Board-Shareowner Communications on Executive Compensation
RiskMetrics is not the only entity seeking
comments on a paper. Stephen Davis is looking for input on this Millstein
Center paper: "Board-Shareowner
Communications on Executive Compensation." The 8-page paper - which is
an executive summary and initial findings - presents findings of a
six-month research project that included interviews with directors, senior
managers and investors on their views of dialouge regarding executive pay.
A final paper will be published once more input is received.
Logically, the "say on pay" movement is
addressed in the paper. Given that the media contains reports that some
investors are now rethinking their views on "say on pay," some of the
research might be dated already, even though it's not that old. I
personally talked to some investors who now find themselves on the other
side; and I find myself leaning against it for now (as I have
blogged about). So please send Stephen your comments.
On pages 5-6 of the paper, there is this
finding related to say on pay:
Compulsion, through crisis or other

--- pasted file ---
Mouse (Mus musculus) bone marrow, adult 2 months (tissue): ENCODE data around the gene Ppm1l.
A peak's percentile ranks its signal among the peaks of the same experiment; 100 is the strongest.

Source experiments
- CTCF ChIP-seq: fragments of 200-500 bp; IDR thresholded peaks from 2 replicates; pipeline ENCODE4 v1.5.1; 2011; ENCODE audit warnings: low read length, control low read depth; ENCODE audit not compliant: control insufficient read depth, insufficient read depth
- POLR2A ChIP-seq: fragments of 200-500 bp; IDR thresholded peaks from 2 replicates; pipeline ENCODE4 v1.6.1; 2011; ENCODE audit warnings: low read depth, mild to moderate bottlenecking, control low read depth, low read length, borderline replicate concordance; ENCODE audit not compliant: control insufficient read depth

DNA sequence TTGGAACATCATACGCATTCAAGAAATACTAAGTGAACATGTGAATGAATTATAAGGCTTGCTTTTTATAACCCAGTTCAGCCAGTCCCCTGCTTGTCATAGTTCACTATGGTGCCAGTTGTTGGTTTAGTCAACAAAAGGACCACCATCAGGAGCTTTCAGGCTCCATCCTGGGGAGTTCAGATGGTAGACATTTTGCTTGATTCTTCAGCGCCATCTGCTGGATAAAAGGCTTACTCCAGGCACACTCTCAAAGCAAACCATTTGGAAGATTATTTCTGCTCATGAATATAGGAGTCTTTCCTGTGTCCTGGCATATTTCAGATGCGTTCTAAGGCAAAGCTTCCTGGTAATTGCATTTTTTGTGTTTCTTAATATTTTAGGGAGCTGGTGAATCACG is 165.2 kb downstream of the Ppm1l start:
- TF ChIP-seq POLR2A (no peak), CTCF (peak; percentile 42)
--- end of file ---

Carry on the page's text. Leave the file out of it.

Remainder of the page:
acute events, is the foundation under most current US corporate
initiatives to foster governance dialogues with institutional owners.
Evidence suggests that scandals over
executive compensation - whether payouts for failure or backdating stock
options - were key contributors in 2007 in motivating certain boards to
increase their interaction with shareowners. Exercises in board dialogue
on governance have generally not come about in the United States as a
product of proactive, long-term strategic outreach by untroubled
corporations. This reality has contributed to growing investor
conviction that regular dialogue will not spread widely in the absence
of compulsion, even where companies are troubled. As a result, many
funds back a UK-style annual advisory vote on executive pay policies, a
measure that helped open channels of communication between UK boards and
their equity owners.
- Broc Romanek, CompensationStandards.com
Posted by broc at